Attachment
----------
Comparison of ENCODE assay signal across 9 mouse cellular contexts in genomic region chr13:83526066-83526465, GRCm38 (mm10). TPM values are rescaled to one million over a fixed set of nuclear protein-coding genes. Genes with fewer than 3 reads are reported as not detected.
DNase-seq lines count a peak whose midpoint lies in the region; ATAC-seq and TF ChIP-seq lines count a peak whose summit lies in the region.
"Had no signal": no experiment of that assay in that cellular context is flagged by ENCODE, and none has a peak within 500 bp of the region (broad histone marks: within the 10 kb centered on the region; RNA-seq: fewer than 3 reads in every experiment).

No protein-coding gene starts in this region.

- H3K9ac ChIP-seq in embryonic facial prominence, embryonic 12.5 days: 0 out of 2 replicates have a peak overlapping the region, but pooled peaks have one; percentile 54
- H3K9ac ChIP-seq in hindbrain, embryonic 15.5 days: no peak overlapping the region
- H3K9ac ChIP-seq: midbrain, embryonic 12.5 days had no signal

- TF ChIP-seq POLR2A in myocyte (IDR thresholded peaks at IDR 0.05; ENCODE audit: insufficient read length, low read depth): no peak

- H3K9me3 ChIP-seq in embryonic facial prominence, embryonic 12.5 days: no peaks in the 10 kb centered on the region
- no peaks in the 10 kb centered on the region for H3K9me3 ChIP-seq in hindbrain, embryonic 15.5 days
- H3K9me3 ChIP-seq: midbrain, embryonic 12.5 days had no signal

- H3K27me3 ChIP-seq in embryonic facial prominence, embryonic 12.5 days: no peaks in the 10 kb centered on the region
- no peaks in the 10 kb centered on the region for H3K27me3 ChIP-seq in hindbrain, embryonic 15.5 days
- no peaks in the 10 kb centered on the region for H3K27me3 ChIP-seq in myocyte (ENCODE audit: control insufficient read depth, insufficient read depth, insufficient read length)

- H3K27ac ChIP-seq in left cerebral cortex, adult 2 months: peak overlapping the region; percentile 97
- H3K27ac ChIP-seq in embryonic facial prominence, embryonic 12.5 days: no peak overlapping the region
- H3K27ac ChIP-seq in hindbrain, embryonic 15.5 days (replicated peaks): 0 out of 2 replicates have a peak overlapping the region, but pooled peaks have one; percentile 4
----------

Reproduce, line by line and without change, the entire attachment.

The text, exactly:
Comparison of ENCODE assay signal across 9 mouse cellular contexts in genomic region chr13:83526066-83526465, GRCm38 (mm10). TPM values are rescaled to one million over a fixed set of nuclear protein-coding genes. Genes with fewer than 3 reads are reported as not detected.
DNase-seq lines count a peak whose midpoint lies in the region; ATAC-seq and TF ChIP-seq lines count a peak whose summit lies in the region.
"Had no signal": no experiment of that assay in that cellular context is flagged by ENCODE, and none has a peak within 500 bp of the region (broad histone marks: within the 10 kb centered on the region; RNA-seq: fewer than 3 reads in every experiment).

No protein-coding gene starts in this region.

- H3K9ac ChIP-seq in embryonic facial prominence, embryonic 12.5 days: 0 out of 2 replicates have a peak overlapping the region, but pooled peaks have one; percentile 54
- H3K9ac ChIP-seq in hindbrain, embryonic 15.5 days: no peak overlapping the region
- H3K9ac ChIP-seq: midbrain, embryonic 12.5 days had no signal

- TF ChIP-seq POLR2A in myocyte (IDR thresholded peaks at IDR 0.05; ENCODE audit: insufficient read length, low read depth): no peak

- H3K9me3 ChIP-seq in embryonic facial prominence, embryonic 12.5 days: no peaks in the 10 kb centered on the region
- no peaks in the 10 kb centered on the region for H3K9me3 ChIP-seq in hindbrain, embryonic 15.5 days
- H3K9me3 ChIP-seq: midbrain, embryonic 12.5 days had no signal

- H3K27me3 ChIP-seq in embryonic facial prominence, embryonic 12.5 days: no peaks in the 10 kb centered on the region
- no peaks in the 10 kb centered on the region for H3K27me3 ChIP-seq in hindbrain, embryonic 15.5 days
- no peaks in the 10 kb centered on the region for H3K27me3 ChIP-seq in myocyte (ENCODE audit: control insufficient read depth, insufficient read depth, insufficient read length)

- H3K27ac ChIP-seq in left cerebral cortex, adult 2 months: peak overlapping the region; percentile 97
- H3K27ac ChIP-seq in embryonic facial prominence, embryonic 12.5 days: no peak overlapping the region
- H3K27ac ChIP-seq in hindbrain, embryonic 15.5 days (replicated peaks): 0 out of 2 replicates have a peak overlapping the region, but pooled peaks have one; percentile 4